Before the EKG could come to fruition, an instrument called a galvanometer had to be invented. Making its appearance in 1794, it was the first machine to sense rather than measure electricity. In 1849 the “Rheotome” (flowslicer) improved on the galvanometer, adding a two position switch. The first ever EKGs recorded were made on frog heart, with the electrodes placed on the heart. However, this lacked sensitivity, leading to the “capillary electrometer,” invented in 1872 – the first to record the heart without opening the chest.
However, the first real breakthrough came from Dutch doctor William Einthoven, whose string galvanometer (much more sensitive than the capillary electrometer) was invented in 1903. He was the first to introduce the term “electrocardiograph.” In case you’re wondering where the “K” comes from in EKG, the German translation is Elektro-kardiographie. Some people just choose to call it an EKG for this reason, others opt for the English ECG.
The early EKG machines were quite large; Einthoven’s 1903 model weighed about 600 pounds. By 1928, the weight was thankfully reduced to around 30 pounds. Other notable achievements of the EKG in the early 1900’s include the first recording from the esophagus in 1906, the first attempt at definitions of EKG changes during angina in 1924, and the first suggestion of using EKG to diagnose coronary artery disease during exercise in 1932.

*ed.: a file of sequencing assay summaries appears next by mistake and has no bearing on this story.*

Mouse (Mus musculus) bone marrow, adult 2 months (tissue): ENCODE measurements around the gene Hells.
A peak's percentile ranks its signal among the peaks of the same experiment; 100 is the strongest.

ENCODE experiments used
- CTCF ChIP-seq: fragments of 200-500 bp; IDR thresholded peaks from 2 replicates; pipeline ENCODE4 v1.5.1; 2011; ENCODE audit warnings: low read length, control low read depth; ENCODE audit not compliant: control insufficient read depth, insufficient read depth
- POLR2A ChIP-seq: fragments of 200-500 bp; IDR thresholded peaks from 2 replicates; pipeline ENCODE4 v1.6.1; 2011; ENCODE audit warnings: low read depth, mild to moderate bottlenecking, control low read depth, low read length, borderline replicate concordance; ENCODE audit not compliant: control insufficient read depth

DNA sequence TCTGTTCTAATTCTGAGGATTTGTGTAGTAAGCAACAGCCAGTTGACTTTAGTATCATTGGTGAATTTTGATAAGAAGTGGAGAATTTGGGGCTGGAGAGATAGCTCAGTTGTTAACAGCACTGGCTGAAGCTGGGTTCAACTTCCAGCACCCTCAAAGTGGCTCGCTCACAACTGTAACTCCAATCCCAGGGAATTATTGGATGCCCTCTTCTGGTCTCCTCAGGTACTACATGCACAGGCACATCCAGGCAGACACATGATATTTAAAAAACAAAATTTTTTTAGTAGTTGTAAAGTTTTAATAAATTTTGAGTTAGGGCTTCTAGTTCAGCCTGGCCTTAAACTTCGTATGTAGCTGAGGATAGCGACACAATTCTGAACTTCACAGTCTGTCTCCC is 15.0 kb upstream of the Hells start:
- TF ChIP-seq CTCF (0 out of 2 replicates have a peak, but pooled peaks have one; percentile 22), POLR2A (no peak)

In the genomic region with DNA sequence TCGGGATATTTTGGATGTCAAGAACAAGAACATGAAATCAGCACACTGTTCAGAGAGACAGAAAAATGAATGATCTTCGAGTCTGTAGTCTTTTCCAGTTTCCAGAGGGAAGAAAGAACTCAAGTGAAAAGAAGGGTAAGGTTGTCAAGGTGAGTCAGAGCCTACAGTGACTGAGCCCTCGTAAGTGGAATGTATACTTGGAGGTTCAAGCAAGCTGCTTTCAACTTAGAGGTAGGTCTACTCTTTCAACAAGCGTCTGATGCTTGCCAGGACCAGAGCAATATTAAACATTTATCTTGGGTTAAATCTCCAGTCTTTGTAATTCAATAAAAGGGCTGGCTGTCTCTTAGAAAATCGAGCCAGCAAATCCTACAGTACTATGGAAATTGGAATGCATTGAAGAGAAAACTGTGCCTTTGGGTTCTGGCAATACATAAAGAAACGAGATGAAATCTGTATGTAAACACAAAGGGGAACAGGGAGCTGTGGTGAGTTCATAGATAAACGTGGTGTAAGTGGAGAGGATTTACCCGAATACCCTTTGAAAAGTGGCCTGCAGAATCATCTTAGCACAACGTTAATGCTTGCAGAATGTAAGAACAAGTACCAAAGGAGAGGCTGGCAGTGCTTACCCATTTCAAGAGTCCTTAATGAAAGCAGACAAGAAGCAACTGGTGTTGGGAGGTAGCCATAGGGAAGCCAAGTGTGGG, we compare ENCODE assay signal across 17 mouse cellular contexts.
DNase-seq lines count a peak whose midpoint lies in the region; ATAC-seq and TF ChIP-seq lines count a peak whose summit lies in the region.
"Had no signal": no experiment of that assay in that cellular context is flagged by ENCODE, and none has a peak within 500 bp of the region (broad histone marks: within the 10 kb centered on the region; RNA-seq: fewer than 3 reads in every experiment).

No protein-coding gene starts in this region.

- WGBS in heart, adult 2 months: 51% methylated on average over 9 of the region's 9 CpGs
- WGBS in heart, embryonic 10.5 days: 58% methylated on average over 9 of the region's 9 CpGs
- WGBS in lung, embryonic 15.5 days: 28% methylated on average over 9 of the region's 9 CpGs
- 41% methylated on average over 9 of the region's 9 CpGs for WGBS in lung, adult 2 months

After the EKG machine had been trimmed down to a portable size, next came improvements in the electrode design. Einthoven’s original cylinders (which used electrolyte solutions) were used in EKGs until about 1930. The electrode leads that we now use in 12-lead machines came as a result of a modified suction electrode. The original was invented by Rudolph Burger in 1932.
The last modifications to be made were the vacuum tubes for amplification. The first one using updated vacuum tube design was developed by General Electric, and later cathode-ray tube became a part of EKG machines, which increased the recorders’ physical characteristics. Amplifier-type EKGs led to the development of direct-writing instruments. Although the basic ideas of the original machines are still used, they have evolved from enormous apparatuses to compact electronic systems with digital displays – and many include computerized interpretation of the EKG.